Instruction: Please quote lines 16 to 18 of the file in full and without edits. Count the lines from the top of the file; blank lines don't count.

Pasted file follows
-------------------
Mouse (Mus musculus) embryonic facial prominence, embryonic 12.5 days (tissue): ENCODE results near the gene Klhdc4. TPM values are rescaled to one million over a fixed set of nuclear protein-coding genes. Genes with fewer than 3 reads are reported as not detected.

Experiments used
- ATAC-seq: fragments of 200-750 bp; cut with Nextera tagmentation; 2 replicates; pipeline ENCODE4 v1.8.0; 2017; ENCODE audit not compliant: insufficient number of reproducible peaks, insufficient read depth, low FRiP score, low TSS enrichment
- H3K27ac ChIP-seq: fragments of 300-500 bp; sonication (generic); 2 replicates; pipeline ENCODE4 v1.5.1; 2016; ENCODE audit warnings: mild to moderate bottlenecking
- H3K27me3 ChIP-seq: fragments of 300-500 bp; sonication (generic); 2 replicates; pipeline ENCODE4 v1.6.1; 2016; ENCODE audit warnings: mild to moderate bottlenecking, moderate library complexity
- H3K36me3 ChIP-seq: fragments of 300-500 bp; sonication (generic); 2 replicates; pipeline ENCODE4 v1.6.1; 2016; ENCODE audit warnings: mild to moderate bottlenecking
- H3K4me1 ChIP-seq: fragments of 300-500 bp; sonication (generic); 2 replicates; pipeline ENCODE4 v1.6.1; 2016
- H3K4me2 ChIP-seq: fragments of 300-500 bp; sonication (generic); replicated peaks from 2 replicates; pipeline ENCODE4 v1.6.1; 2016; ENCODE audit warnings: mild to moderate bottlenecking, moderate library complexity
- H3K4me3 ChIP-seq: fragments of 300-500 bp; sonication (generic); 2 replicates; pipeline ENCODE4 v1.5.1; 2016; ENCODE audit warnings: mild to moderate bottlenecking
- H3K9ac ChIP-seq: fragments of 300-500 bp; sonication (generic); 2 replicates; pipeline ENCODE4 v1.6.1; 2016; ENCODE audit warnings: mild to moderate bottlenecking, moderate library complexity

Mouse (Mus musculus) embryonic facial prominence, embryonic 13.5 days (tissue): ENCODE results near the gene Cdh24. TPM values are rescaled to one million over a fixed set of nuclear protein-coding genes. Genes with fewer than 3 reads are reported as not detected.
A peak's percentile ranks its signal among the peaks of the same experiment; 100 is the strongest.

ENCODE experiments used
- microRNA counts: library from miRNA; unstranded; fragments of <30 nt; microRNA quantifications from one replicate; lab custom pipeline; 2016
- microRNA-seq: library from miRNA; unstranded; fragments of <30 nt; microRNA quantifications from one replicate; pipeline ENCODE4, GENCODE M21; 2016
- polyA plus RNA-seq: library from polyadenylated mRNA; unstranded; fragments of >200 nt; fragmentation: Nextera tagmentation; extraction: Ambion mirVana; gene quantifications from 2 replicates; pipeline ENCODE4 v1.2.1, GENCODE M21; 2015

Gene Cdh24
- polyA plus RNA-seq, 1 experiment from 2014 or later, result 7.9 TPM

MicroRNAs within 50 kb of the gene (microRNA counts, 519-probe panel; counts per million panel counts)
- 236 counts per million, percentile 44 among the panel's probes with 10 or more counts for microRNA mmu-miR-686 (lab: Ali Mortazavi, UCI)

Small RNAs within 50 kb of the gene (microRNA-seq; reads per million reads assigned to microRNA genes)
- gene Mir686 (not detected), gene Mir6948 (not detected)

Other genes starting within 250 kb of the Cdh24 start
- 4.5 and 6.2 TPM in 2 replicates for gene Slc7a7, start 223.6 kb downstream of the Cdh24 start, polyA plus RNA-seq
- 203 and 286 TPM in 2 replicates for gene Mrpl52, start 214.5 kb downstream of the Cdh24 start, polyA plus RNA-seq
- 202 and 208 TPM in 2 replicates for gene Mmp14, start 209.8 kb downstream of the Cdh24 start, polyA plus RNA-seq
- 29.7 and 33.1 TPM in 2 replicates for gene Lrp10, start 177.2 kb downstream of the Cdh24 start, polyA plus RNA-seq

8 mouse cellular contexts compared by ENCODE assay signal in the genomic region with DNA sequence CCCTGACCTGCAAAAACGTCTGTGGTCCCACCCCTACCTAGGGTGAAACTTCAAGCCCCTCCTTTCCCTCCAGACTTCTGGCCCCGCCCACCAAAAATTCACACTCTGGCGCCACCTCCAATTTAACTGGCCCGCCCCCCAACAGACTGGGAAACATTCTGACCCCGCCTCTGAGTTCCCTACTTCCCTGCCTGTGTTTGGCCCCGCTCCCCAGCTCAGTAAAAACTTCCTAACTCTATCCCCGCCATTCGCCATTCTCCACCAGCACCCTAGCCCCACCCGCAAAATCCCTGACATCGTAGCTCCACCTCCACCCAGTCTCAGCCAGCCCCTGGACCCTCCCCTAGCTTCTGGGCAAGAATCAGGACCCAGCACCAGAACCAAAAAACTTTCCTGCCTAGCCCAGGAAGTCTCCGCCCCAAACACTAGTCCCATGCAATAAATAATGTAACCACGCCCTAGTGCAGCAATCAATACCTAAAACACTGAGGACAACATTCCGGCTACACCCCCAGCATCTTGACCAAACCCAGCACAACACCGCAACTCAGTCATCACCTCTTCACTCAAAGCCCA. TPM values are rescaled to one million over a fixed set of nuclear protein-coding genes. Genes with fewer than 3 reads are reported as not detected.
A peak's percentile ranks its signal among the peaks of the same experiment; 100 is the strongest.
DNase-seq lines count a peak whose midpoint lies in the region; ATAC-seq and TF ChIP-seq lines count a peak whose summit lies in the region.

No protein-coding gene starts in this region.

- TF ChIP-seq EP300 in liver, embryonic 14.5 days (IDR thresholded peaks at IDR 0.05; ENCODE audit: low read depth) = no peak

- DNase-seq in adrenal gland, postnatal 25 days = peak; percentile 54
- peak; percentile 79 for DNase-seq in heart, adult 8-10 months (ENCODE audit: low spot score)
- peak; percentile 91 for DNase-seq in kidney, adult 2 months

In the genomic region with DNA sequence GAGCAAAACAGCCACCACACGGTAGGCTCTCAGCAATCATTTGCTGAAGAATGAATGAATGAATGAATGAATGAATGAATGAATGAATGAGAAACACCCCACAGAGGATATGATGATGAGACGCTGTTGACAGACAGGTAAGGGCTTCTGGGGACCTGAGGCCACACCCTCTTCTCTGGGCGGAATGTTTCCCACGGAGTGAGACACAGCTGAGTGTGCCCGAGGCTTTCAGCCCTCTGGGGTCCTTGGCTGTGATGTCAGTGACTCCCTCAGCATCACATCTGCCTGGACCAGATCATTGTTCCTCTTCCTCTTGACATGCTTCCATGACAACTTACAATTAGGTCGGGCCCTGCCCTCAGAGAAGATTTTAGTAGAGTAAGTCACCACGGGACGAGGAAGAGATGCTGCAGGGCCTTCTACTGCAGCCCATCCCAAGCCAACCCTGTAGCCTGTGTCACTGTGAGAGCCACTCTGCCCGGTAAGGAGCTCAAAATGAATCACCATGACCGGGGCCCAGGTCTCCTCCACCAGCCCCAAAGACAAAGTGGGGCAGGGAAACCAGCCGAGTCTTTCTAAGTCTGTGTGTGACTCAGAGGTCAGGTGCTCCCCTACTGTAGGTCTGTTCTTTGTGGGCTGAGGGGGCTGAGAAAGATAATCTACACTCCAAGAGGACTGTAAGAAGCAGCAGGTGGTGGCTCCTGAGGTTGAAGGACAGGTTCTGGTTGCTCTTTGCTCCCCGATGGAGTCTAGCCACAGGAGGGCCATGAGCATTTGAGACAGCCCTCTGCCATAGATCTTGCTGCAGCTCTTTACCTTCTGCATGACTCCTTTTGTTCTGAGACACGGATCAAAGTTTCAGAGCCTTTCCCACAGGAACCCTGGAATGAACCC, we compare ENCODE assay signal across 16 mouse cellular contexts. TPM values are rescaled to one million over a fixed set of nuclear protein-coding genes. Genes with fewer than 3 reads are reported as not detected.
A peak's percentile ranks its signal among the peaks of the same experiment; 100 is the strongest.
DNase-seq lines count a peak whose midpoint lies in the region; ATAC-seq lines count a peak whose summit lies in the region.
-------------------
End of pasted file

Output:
- polyA plus RNA-seq: library from polyadenylated mRNA; unstranded; fragments of >200 nt; fragmentation: Nextera tagmentation; extraction: Ambion mirVana; gene quantifications from 2 replicates; pipeline ENCODE4 v1.2.1, GENCODE M21; 2015

Gene Cdh24
- polyA plus RNA-seq, 1 experiment from 2014 or later, result 7.9 TPM